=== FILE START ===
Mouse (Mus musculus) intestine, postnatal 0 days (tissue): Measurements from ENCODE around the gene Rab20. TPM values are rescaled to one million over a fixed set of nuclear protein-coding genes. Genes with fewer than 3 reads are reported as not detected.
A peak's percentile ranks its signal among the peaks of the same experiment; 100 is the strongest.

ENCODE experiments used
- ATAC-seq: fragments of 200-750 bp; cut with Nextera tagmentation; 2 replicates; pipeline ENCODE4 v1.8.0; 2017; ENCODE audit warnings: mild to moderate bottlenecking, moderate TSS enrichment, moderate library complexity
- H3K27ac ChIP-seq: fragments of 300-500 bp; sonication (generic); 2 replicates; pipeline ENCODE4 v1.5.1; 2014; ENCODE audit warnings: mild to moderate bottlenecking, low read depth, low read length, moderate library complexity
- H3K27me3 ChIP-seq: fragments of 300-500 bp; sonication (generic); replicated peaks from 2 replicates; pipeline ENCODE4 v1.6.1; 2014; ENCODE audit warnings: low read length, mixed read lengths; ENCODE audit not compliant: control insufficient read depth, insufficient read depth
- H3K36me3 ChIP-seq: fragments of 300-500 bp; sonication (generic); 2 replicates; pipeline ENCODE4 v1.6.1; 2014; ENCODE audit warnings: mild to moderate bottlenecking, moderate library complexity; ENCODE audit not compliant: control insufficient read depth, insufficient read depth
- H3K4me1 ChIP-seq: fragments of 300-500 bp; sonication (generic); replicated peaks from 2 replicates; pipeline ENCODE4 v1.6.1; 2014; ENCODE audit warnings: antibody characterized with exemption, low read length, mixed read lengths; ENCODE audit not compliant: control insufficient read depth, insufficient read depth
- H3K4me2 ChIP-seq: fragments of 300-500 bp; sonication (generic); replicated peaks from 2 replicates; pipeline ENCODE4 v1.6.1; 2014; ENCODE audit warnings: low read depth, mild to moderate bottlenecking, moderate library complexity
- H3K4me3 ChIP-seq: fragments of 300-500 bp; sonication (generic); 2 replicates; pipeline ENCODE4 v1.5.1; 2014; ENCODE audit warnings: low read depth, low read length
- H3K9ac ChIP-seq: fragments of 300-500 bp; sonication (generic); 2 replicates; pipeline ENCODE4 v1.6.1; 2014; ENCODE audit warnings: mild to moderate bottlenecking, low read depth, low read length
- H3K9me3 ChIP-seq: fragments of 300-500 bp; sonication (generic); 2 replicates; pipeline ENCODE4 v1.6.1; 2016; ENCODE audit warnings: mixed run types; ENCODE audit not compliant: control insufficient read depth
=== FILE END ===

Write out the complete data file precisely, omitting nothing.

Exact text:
Mouse (Mus musculus) intestine, postnatal 0 days (tissue): Measurements from ENCODE around the gene Rab20. TPM values are rescaled to one million over a fixed set of nuclear protein-coding genes. Genes with fewer than 3 reads are reported as not detected.
A peak's percentile ranks its signal among the peaks of the same experiment; 100 is the strongest.

ENCODE experiments used
- ATAC-seq: fragments of 200-750 bp; cut with Nextera tagmentation; 2 replicates; pipeline ENCODE4 v1.8.0; 2017; ENCODE audit warnings: mild to moderate bottlenecking, moderate TSS enrichment, moderate library complexity
- H3K27ac ChIP-seq: fragments of 300-500 bp; sonication (generic); 2 replicates; pipeline ENCODE4 v1.5.1; 2014; ENCODE audit warnings: mild to moderate bottlenecking, low read depth, low read length, moderate library complexity
- H3K27me3 ChIP-seq: fragments of 300-500 bp; sonication (generic); replicated peaks from 2 replicates; pipeline ENCODE4 v1.6.1; 2014; ENCODE audit warnings: low read length, mixed read lengths; ENCODE audit not compliant: control insufficient read depth, insufficient read depth
- H3K36me3 ChIP-seq: fragments of 300-500 bp; sonication (generic); 2 replicates; pipeline ENCODE4 v1.6.1; 2014; ENCODE audit warnings: mild to moderate bottlenecking, moderate library complexity; ENCODE audit not compliant: control insufficient read depth, insufficient read depth
- H3K4me1 ChIP-seq: fragments of 300-500 bp; sonication (generic); replicated peaks from 2 replicates; pipeline ENCODE4 v1.6.1; 2014; ENCODE audit warnings: antibody characterized with exemption, low read length, mixed read lengths; ENCODE audit not compliant: control insufficient read depth, insufficient read depth
- H3K4me2 ChIP-seq: fragments of 300-500 bp; sonication (generic); replicated peaks from 2 replicates; pipeline ENCODE4 v1.6.1; 2014; ENCODE audit warnings: low read depth, mild to moderate bottlenecking, moderate library complexity
- H3K4me3 ChIP-seq: fragments of 300-500 bp; sonication (generic); 2 replicates; pipeline ENCODE4 v1.5.1; 2014; ENCODE audit warnings: low read depth, low read length
- H3K9ac ChIP-seq: fragments of 300-500 bp; sonication (generic); 2 replicates; pipeline ENCODE4 v1.6.1; 2014; ENCODE audit warnings: mild to moderate bottlenecking, low read depth, low read length
- H3K9me3 ChIP-seq: fragments of 300-500 bp; sonication (generic); 2 replicates; pipeline ENCODE4 v1.6.1; 2016; ENCODE audit warnings: mixed run types; ENCODE audit not compliant: control insufficient read depth